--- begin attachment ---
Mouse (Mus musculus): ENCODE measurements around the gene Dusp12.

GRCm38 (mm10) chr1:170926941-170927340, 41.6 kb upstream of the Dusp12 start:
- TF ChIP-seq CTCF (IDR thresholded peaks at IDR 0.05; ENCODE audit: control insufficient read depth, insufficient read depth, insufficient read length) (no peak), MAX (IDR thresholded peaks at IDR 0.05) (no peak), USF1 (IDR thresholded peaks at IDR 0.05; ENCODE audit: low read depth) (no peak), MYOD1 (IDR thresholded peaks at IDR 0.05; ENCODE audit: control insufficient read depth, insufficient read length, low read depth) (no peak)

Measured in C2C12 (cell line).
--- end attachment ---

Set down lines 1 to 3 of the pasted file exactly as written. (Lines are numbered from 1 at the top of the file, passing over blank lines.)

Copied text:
Mouse (Mus musculus): ENCODE measurements around the gene Dusp12.

GRCm38 (mm10) chr1:170926941-170927340, 41.6 kb upstream of the Dusp12 start:
- TF ChIP-seq CTCF (IDR thresholded peaks at IDR 0.05; ENCODE audit: control insufficient read depth, insufficient read depth, insufficient read length) (no peak), MAX (IDR thresholded peaks at IDR 0.05) (no peak), USF1 (IDR thresholded peaks at IDR 0.05; ENCODE audit: low read depth) (no peak), MYOD1 (IDR thresholded peaks at IDR 0.05; ENCODE audit: control insufficient read depth, insufficient read length, low read depth) (no peak)